services developed long-range bombers.
The "bomber cult" of the British Royal Air Force was as powerful as
that of the U.S. Army Air Force, but the airmen of the other powers
were less successful in resisting pressure to devote most of their
resources to ground support. Some idea of the dogmatism of Britain's "bomber cult" can be gleaned from Cunningham's
recollection that "Bomber Harris complained what a nuisance this
Overlord operation was and how it interfered with the right way to
defeat Germany, i.e. by bombing" (Roberts 2011).
When war broke out, the first experiments in
strategic bombing were carried out by the Axis against weaker powers
that had no capacity to retaliate. Japan
engaged in indiscriminate bombing in China
(particularly of Chungking),
and Germany carried out bombings
of Warsaw in Poland and Rotterdam in the Netherlands that were highly
questionable from a military or economic warfare perspective. Initially, the Allies avoided
strategic bombing. There is a famous anecdote that Chamberlain, Churchill's
predecessor as Prime Minister of the United Kingdom,
refused to give his air commanders permission to bomb the German arms
factories in the Ruhr on the grounds that they were private property.
Long-range bombing was limited to obvious military targets, such as the
naval base at Wilhemshaven. This
changed during the Battle of Britain.
A German bomber flight became lost and jettisoned its bombs, as it
turned out, over the East End of London. Britain retaliated with a
bombing raid against Berlin that came nowhere near the city center
aerial navigation being very primitive) but infuriated the Nazi
leadership. This led to the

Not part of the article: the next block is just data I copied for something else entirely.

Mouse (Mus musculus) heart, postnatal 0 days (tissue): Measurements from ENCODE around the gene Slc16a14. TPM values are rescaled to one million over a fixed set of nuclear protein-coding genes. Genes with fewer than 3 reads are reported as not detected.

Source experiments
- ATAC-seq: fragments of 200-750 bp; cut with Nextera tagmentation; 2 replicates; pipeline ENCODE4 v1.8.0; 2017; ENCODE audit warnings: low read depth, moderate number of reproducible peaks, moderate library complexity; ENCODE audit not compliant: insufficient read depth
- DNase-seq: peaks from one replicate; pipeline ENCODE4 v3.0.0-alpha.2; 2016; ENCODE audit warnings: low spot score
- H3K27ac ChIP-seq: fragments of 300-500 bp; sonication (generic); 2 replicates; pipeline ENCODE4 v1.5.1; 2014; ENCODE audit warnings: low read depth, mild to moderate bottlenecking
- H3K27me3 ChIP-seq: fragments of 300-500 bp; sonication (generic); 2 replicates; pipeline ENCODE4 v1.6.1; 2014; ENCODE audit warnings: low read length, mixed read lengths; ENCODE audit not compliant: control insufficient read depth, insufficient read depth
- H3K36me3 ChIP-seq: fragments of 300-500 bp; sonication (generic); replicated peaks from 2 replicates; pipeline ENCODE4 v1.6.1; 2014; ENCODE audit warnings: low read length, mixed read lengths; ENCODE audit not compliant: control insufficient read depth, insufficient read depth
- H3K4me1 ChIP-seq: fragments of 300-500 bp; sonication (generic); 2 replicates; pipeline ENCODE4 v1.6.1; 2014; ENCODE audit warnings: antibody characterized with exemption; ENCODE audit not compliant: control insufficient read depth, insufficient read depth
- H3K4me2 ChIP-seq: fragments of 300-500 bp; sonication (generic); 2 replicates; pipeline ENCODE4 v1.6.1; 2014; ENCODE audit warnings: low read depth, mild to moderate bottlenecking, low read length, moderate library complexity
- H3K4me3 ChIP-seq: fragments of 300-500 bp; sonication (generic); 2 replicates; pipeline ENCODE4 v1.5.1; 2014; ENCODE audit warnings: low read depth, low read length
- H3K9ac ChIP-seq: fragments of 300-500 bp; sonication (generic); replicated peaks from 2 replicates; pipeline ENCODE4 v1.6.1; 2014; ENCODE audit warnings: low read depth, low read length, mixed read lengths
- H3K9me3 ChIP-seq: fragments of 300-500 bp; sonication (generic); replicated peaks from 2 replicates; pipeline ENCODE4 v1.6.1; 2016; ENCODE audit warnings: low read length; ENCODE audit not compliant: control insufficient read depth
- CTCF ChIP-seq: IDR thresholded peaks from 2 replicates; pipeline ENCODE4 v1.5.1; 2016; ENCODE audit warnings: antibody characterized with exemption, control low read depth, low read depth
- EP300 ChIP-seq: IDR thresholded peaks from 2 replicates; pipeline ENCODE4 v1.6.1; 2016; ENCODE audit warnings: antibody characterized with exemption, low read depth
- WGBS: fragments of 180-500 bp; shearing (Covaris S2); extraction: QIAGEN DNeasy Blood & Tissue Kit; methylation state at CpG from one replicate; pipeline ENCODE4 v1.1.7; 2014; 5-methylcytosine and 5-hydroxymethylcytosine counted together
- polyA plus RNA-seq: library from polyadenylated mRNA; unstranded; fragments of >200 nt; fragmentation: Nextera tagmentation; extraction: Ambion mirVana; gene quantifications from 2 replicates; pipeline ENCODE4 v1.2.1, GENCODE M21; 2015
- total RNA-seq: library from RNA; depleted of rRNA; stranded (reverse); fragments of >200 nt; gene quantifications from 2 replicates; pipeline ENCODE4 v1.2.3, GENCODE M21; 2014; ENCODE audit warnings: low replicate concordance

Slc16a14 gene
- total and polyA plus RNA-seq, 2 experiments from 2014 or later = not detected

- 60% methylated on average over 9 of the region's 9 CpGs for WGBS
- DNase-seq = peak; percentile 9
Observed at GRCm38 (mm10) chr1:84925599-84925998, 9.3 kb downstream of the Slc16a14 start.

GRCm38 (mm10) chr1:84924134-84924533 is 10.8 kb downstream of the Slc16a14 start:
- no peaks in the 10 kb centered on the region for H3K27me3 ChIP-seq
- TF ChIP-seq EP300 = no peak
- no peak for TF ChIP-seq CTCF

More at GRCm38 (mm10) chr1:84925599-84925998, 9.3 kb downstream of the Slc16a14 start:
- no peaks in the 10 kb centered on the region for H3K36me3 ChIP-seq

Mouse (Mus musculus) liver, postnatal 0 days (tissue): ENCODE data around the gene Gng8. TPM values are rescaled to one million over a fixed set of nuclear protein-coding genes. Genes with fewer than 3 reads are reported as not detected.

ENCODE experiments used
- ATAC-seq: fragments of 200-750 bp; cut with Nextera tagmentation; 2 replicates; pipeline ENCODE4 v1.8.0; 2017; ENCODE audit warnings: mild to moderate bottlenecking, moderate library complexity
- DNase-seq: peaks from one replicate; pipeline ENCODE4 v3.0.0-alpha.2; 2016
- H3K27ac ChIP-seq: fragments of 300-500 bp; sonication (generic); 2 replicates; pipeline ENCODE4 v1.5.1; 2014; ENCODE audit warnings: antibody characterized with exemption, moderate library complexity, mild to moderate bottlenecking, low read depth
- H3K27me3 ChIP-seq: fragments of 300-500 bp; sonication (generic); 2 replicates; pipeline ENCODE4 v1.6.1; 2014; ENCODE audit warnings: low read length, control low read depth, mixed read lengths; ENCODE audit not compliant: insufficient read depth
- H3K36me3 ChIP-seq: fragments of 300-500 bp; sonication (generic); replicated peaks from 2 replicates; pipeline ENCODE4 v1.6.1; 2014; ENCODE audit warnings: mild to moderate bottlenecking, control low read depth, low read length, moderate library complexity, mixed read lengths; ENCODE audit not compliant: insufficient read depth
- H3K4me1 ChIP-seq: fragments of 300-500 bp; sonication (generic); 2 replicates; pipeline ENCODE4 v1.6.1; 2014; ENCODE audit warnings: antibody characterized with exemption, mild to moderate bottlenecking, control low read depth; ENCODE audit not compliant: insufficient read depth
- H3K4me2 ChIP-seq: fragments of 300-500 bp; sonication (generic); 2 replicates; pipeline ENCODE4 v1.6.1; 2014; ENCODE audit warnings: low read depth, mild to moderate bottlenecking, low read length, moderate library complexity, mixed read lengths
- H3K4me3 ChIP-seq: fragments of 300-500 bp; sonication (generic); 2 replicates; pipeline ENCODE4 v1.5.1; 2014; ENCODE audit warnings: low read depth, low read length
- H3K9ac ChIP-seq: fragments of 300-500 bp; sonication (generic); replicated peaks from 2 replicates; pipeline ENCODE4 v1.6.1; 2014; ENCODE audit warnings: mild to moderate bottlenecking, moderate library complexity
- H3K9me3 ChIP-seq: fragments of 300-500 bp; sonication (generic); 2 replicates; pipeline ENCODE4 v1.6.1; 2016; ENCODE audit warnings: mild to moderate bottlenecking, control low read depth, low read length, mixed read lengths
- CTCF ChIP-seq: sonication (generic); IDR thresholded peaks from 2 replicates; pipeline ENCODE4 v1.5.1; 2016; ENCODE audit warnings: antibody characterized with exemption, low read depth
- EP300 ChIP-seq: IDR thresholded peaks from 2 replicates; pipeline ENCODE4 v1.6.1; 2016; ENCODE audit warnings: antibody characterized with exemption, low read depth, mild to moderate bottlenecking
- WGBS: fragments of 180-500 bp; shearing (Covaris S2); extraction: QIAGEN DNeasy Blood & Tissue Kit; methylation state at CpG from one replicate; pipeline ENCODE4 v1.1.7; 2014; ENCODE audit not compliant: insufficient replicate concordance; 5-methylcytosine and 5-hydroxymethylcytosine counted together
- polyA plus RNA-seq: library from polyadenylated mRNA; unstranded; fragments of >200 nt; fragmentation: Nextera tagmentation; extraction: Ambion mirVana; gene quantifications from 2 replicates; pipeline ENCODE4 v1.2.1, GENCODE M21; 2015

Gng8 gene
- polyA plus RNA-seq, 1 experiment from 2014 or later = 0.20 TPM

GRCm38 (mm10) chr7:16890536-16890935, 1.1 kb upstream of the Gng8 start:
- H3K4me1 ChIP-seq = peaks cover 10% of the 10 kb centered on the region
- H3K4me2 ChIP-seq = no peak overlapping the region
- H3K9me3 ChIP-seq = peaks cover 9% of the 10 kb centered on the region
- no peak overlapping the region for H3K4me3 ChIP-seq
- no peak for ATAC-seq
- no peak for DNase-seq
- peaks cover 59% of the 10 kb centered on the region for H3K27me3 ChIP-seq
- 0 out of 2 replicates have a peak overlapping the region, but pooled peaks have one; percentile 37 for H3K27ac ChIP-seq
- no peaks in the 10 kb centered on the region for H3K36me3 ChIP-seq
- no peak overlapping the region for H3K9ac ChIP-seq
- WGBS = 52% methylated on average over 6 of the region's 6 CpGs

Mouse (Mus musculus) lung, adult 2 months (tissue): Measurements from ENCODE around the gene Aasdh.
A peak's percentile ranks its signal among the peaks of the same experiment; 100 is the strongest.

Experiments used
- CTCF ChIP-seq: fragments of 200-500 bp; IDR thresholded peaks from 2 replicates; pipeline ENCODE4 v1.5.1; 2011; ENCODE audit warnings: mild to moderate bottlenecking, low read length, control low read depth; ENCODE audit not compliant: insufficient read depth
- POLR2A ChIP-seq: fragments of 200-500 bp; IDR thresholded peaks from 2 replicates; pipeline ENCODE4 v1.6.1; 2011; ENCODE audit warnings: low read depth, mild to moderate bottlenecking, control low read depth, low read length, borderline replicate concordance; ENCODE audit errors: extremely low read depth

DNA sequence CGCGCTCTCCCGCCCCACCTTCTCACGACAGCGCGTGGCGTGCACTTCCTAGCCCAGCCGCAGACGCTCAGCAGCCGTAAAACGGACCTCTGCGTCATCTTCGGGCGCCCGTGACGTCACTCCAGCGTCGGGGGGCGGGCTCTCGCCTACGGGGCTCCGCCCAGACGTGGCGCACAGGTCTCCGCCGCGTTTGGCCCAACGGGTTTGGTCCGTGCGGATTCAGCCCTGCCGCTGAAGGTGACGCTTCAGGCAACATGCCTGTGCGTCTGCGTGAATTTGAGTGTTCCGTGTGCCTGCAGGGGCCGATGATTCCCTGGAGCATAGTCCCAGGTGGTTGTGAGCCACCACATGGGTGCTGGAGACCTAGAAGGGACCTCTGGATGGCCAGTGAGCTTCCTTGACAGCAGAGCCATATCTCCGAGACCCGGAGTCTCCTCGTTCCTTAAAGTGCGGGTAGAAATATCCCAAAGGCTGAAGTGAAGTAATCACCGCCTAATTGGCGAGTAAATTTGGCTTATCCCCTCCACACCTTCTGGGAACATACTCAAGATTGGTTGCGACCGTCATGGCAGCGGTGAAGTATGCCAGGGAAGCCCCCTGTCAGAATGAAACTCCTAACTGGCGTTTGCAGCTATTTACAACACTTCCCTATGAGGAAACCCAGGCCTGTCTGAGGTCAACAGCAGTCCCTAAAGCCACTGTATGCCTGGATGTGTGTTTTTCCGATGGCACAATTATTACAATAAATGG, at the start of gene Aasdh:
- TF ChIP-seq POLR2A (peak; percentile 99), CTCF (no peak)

"Blitz" against British cities, in which
tens of thousands of civilians were killed and many more left homeless.
At this point, moral qualms were largely abandoned in favor of an "if
that's how they want to play the game ..." attitude. Allied leaders
such as Sir Arthur Harris of Bomber Command voiced the opinion
that the Axis,
sown the wind, were entitled to reap the whirlwind. Roosevelt also
voiced this sentiment, stating that he wanted the Axis bombed "heavily
and relentlessly ... they have asked for it and they are going to get
it" (Wolk 2010).
The military effectiveness of strategic bombing in Europe is
controversial as its morality. German production actually increased
during the peak of the strategic bombing campaign, though most of the
increased production was in occupied countries out of range of
Allied bombers. The morale of the
German people never cracked under
bombardment, contrary to the expectations of Allied air commanders.
Bomber casualties were heavy.
This was particularly true among American
bomber crews, since the Americans grossly overestimated the
survivability of their strategic bombers on daylight raids.
Ironically, the decision to risk heavy casualties in
bombing was based on a belief in precision bombing, which specifically
targeted factories and communications rather than civilians. British
bombers were employed for area bombing at night, but also began to
suffer serious casualties as German night fighter defenses
Once long-range fighters began escorting American bombers, casualties soared among the defending German fighter pilots. This was a major contributing factor to the collapse of the Luftwaffe in the West and the success of the Anglo-American invasion of France. When the Allies finally focused their strategic bombing on synthetic fuel plants and other petroleum facilities, early in 1945, the Germans quickly ran out of fuel. This was an important contributing factor to the collapse of the Wehrmacht. However, the Russian capture of the oilfields in Romania and Austria were probably as important as the strategic bombing campaign.
The most sustained and destructive strategic bombing campaign prior
to 1942 was carried out by the Japanese in China. Beginning in 1937,
more than 50 cities were attacked, and some of the raids on Chungking in
1941 caused as many as 4000 deaths. Order Number 241, approved by the Emperor on 2 December 1938, gave the military carte blanche to conduct a strategic bombing campaign. A coordinated campaign against Chungking, Chengtu, Sian, Lanchow